The best way to recover from stress, illness and emotional issues?

Emobileclinic Trending Issue : Sleep

Emobileclinic Reporter: Femi Fayomi

Sleep is a naturally recurring state characterized by altered consciousness, relatively inhibited sensory activity, and inhibition of nearly all voluntary muscles -Macmillan Dictionary.
Sleep is a state that is characterized by changes in brain wave activity, breathing, heart rate, body temperature, and other physiological functions- American Academy of Sleep Medicine.
Sleep is an active state that affects both your physical and mental well-being. A good night’s sleep is often the best way to help you cope with stress, solve problems, or recover from illness.

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Rapid eye movement (REM sleep)

Non-rapid eye movement (NREM or non-REM sleep).

Each type has a distinct set of physiological and neurological features associated with it.
REM sleep is associated with the capability of dreaming.
The American Academy of Sleep Medicine (AASM) divides NREM into three stages: N1, N2, and N3, the last of which is also called delta sleep or slow-wave sleep (Silber et al., 2007)

Sleep plays a vital role in our daily lives. We spend more time sleeping than doing any other single activity. We abandon vigilance in order to sleep, we render ourselves vulnerable when we sleep. But, what is sleep for? And why do we spend so much time sleeping? How do the benefits of sleep outweigh the risks?
Sleep helps our body save and restore energy by slowing down our metabolism. By lowering our metabolism, we conserve energy. While we sleep, the brain’s learning processes are turned off. Still another theory predicts that sleep helps replenish our stores of neurotransmitters. This is because most neurons decrease their activity during sleep.

The sleeping brain has been shown to remove metabolic waste products at a faster rate than during an awake state.
It is theorized that sleep helps facilitate the synthesis of molecules that help repair and protect the brain from these harmful elements generated during waking. (Siegel, 2005)
Another potential purpose for sleep could be to restore signal strength in synapses that are activated while awake to a “baseline” level, weakening unnecessary connections to better facilitate learning and memory functions again the next day. (Guilio and Chiara, 2013)
Wound healing has been shown to be affected by sleep. A study conducted by Gumustekin et al., in 2004 shows sleep deprivation hindering the healing of burns on rats.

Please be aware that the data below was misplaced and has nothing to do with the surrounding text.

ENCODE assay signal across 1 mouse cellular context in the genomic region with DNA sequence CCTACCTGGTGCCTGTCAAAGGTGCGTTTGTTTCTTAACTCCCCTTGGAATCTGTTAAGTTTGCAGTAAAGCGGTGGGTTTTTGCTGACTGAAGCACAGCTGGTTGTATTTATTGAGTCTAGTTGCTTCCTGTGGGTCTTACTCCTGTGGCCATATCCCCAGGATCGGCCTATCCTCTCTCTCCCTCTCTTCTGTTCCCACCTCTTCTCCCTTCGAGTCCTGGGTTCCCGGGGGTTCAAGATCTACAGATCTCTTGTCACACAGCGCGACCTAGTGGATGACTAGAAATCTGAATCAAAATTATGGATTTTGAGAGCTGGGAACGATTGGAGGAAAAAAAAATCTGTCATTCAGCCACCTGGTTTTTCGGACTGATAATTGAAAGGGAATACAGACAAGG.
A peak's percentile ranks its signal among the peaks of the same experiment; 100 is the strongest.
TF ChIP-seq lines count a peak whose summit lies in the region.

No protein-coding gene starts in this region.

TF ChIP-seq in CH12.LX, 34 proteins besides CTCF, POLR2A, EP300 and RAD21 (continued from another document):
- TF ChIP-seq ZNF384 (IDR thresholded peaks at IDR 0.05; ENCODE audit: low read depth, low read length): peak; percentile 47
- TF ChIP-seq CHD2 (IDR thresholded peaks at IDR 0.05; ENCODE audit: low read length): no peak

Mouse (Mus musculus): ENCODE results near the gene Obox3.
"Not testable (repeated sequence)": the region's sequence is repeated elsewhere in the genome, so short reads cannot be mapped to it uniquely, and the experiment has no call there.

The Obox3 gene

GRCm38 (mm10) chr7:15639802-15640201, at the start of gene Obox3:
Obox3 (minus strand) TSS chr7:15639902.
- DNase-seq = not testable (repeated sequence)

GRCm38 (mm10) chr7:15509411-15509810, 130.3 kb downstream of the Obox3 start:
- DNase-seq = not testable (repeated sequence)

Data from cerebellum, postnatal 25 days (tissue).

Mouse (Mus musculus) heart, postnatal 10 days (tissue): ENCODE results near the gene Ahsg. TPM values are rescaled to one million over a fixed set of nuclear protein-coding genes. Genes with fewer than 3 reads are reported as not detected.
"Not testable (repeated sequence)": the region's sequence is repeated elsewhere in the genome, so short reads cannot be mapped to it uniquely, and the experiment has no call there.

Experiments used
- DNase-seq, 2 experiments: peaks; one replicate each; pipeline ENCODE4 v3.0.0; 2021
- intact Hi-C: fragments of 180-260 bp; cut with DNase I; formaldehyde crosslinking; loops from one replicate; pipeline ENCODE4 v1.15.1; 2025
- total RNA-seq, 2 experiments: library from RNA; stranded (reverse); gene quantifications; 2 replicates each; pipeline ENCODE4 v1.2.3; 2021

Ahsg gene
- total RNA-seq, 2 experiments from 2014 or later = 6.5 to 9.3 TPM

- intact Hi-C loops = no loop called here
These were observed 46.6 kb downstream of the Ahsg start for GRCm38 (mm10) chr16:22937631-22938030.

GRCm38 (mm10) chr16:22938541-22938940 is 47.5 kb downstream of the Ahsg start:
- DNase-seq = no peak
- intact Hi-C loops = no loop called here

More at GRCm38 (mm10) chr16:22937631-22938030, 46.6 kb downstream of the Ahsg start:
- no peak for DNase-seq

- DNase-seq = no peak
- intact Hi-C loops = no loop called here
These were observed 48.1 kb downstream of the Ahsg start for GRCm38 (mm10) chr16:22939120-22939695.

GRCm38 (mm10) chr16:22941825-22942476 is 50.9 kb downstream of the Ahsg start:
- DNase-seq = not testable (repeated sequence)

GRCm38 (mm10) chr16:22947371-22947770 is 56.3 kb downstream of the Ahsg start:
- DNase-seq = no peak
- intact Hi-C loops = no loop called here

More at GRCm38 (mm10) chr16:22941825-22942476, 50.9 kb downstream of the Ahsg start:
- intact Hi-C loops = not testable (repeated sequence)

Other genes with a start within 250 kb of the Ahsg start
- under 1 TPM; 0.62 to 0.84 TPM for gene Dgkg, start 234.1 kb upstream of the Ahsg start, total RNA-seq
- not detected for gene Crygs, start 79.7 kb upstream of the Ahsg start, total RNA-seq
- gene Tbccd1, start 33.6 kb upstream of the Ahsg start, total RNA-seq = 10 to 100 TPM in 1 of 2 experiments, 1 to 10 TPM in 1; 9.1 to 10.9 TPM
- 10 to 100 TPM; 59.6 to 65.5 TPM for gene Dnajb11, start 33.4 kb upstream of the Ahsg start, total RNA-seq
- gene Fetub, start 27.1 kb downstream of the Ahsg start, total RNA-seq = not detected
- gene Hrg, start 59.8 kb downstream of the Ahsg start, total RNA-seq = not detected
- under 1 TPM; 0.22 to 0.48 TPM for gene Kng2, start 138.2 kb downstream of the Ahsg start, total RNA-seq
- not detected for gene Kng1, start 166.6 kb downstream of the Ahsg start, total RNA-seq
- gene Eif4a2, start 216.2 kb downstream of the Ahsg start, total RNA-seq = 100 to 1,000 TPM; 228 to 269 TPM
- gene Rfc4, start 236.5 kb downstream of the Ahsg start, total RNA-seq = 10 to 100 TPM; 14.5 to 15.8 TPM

A 2014 study found that depriving mice of sleep increased cancer growth and dampened the immune system’s ability to control cancers. The researchers found higher levels of M2 tumor-associated macrophages and TLR4 molecules in the sleep deprived mice and proposed this as the mechanism for increased susceptibility of the mice to cancer growth.
Sleep has also been theorized to effectively combat the accumulation of free radicals in the brain, by increasing the efficiency of endogeneous antioxidant mechanisms. (Reimund, 1994)
In a study conducted by Turner, Drummond, Salamat, and Brown (2007), working memory was shown to be affected by sleep deprivation. Working memory is important because it keeps information active for further processing and supports higher-level cognitive functions such as decision making, reasoning, and episodic memory.
This process demands that no external information is presented to these dendrites, and it is suggested that this may be why it is during sleep that memories and knowledge are solidified and organized.
Maybe this is why we feel mentally sharper when we have had a good night of sleep, compared to how we feel after staying up all night long.
According to the ontogenetic hypothesis of REM sleep, the activity occurring during neonatal REM sleep (or active sleep) seems to be particularly important to the developing organism (Marks et al., 1995).
Studies investigating the effects of deprivation of active sleep have shown that deprivation early in life can result in behavioral problems, permanent sleep disruption, decreased brain mass and an abnormal amount of neuronal cell.

Silber, MH; Ancoli-Israel, S; Bonnet, MH; Chokroverty, S; Grigg-Damberger, MM; Hirshkowitz, M; Kapen, S; Keenan, SA; Kryger, MH; Penzel, T; Pressman, MR; Iber, C (March 2007). “The visual scoring of sleep in adults”. Journal of Clinical Sleep Medicine 3 (2): 121–31
Saladin, Kenneth S. Anatomy & Physiology the Unity of Form and Function. Dubuque: McGraw-Hill, 2009
Guilleminault, C. and Kreutzer, M.L. (30 September 2003). “Chapter 1 – Normal Sleep”. In Michael Billiard. Sleep: Physiology, Investigations, and Medicine (Google eBook). Springer.
Turner, T.H.; Drummond, S.P.A.; Salamat, J.S.; Brown, G.G. (2007). “Effects of 42 hr sleep deprivation on component processes of verbal working memory”. Neuropsychology 21 (6): 787–795.
Guilio Tononi and Chiara Cirelli. “Perchance to Prune” Scientific American. August 2013. Pgs 34-39.
Macmillan Dictionary for Students Macmillan, Pan Ltd. (1981), p. 936. Retrieved 1 October 2009.
Thorpy, Michael J. “PARASOMNIACS.” The International Classification of Sleep Disorders: Diagnostic and Coding Manual. Rochester: American Sleep Disorders Association, 1990
Reimund, E. (October 1994). “The free radical flux theory of sleep”. Medical Hypotheses 45 (4): 231–3.

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